Principles of Regime Theory: Strengths & Weaknesses

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  • 0:01 Regime Theory Defined
  • 1:56 Power-Based Approach
  • 3:22 Interest-Based Approach
  • 4:02 Knowledge-Based Approach
  • 5:50 Strengths & Weaknesses
  • 6:22 Lesson Summary
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Lesson Transcript
Instructor: Shawn Grimsley

Shawn has a masters of public administration, JD, and a BA in political science.

International relations theorists attempt to explain how actors on the world stage gain security in an environment of anarchy. In this lesson, you'll learn about regime theory and its explanation of how actors try to create order out of chaos.

Regime Theory Defined

The international environment is generally one of anarchy dominated by states where there is no authority that makes states play nice with each other. Nevertheless, states are not the only actors on the world stage today, and there is oftentimes cooperation between the actors. Regime theory attempts to explain these realities.

Regime theory argues that power in the international system is distributed across different states and non-state actors, such as nongovernmental organizations, intergovernmental organizations, and multinational companies, that cooperate on specific issues based upon a set of international regimes. Regimes are the manifestation of cooperation among actors in the international system.

International relations scholar Stephen Krasner defines an international regime as 'principles, norms, rules, and decision-making procedures around which actors' expectations converge in a given issue area.' You can kind of think of a regime as a rulebook that covers a specific area of international relations upon which most of the players agree to abide with general areas of cooperation. Let's look at a quick example of a regime.

Our current system of international trade can be viewed as a regime. The principles, rules, and norms of our international system of trade revolve around free trade, globalization, diplomacy to resolve trade issues, and the creation of international trade organizations, such as the World Trade Organization. Most states participate and cooperate within this trade regime.

Keep in mind that a regime is not an all-encompassing set of principles that govern the entire international system, like the concept of state sovereignty. Instead, under the theory, regimes focus on specific areas of international life, like our trade example, nuclear proliferation, international finance, and security.

Power-Based Approach

Just like ice cream, there are different flavors of regime theory. You can basically divide the study of regime theory into a power-based approach, an interest-based approach, and a knowledge-based approach. Let's take a quick look at each approach.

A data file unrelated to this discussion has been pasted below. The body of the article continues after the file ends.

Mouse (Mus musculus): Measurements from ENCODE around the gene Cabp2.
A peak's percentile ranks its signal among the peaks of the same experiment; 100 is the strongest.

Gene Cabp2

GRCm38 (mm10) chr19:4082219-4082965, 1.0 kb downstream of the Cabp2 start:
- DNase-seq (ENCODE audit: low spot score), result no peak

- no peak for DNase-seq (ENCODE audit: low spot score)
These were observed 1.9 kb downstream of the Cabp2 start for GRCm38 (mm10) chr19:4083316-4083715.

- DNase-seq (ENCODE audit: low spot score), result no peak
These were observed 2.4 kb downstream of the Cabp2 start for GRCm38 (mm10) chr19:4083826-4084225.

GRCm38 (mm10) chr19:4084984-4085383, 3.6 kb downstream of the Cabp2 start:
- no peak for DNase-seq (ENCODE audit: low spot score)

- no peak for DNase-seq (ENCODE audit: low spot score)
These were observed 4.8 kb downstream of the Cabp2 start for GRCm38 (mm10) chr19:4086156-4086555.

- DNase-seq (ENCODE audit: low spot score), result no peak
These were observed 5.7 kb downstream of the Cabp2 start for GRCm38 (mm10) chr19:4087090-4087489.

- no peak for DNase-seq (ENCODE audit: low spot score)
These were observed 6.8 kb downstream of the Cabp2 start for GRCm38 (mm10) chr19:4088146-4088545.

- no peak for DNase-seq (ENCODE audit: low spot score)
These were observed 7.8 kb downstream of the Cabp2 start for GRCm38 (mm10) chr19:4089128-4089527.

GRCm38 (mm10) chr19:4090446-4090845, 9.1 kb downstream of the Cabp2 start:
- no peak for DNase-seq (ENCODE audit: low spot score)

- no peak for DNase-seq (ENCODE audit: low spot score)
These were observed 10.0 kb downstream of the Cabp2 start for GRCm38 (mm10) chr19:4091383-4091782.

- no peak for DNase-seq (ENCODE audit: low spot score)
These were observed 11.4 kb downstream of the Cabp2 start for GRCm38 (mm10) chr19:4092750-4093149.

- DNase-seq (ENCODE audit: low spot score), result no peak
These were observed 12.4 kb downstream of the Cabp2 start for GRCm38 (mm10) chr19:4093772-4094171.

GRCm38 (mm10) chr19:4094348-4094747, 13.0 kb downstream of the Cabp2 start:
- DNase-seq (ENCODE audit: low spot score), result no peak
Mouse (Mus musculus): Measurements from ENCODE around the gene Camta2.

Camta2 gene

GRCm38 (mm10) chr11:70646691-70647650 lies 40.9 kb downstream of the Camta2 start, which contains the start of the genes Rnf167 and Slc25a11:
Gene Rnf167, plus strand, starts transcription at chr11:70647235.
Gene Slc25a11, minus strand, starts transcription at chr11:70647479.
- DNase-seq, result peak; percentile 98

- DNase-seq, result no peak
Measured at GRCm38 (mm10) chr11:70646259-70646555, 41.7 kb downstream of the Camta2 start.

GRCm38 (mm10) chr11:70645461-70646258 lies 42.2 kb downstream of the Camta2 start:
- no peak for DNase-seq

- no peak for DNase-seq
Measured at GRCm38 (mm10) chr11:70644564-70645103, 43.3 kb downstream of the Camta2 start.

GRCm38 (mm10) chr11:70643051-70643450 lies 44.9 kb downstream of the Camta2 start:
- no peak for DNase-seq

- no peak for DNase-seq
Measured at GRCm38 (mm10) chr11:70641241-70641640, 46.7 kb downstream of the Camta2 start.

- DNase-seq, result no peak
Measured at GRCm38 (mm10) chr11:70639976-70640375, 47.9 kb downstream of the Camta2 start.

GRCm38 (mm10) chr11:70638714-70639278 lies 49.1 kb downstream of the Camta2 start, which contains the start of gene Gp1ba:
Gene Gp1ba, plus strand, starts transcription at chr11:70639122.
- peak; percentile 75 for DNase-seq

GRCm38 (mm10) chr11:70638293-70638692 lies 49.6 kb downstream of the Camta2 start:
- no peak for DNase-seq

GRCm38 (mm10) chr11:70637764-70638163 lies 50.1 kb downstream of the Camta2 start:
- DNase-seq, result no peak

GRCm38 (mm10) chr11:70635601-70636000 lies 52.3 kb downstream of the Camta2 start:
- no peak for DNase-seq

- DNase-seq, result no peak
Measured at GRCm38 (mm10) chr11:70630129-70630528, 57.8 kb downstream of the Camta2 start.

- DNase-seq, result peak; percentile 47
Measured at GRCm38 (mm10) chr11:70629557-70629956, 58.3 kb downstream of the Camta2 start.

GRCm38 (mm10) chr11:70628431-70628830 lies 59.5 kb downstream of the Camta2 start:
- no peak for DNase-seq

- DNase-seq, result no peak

The power-based approach, sometimes referred to as neorealism, of regime theory attempts to explain international regimes in terms of the distribution of power among the most relevant actors of particular international policy. It assumes that states and other actors act rationally. Hegemonic-stability theory (HST) is one of the most well-known power-based approaches in international regime theory.

In a nutshell, HST suggests that a hegemon, a country that dominates all others, will encourage the development of regimes that are consonant with its interests to develop support for its policies without the expense of forcing its will on other states using more costly means, such as economic sanctions or force. For example, the United States has played a large role in fashioning a global financial and economic system that aligns with its interests and values. Of course, the hegemon will not permit the formation of any regime contrary to its interests. In our example, the U.S. will not permit an economic regime that discourages free trade.

Interest-Based Approach

Like the power-based approach, the interest-based approach also assumes that actors are rational. However, according to the interest-based approach, rational states will engage in long-term cooperation to achieve absolute gains. Importantly, this means that a state may give up a short-term advantage to cooperate with another state or group of states to maintain cooperation with each other for a larger, long-term gain. For example, a country that has a lucrative trade relationship with another country may agree to participate in sanctions against its trade partner, thus foregoing short-term gain, in order to maintain cooperation with other states for long-term security and long-term trade growth cultivated by cooperation.

Knowledge-Based Approach

The knowledge-based, or cognitivist, approach looks at the formation of preferences among states. Unlike the power-based or interest-based approach, the knowledge-based approach does not assume that state's preferences are fixed and choices are rational. Instead, the knowledge-based approach takes into account things such as values, perception, and the current state of an actor's knowledge.

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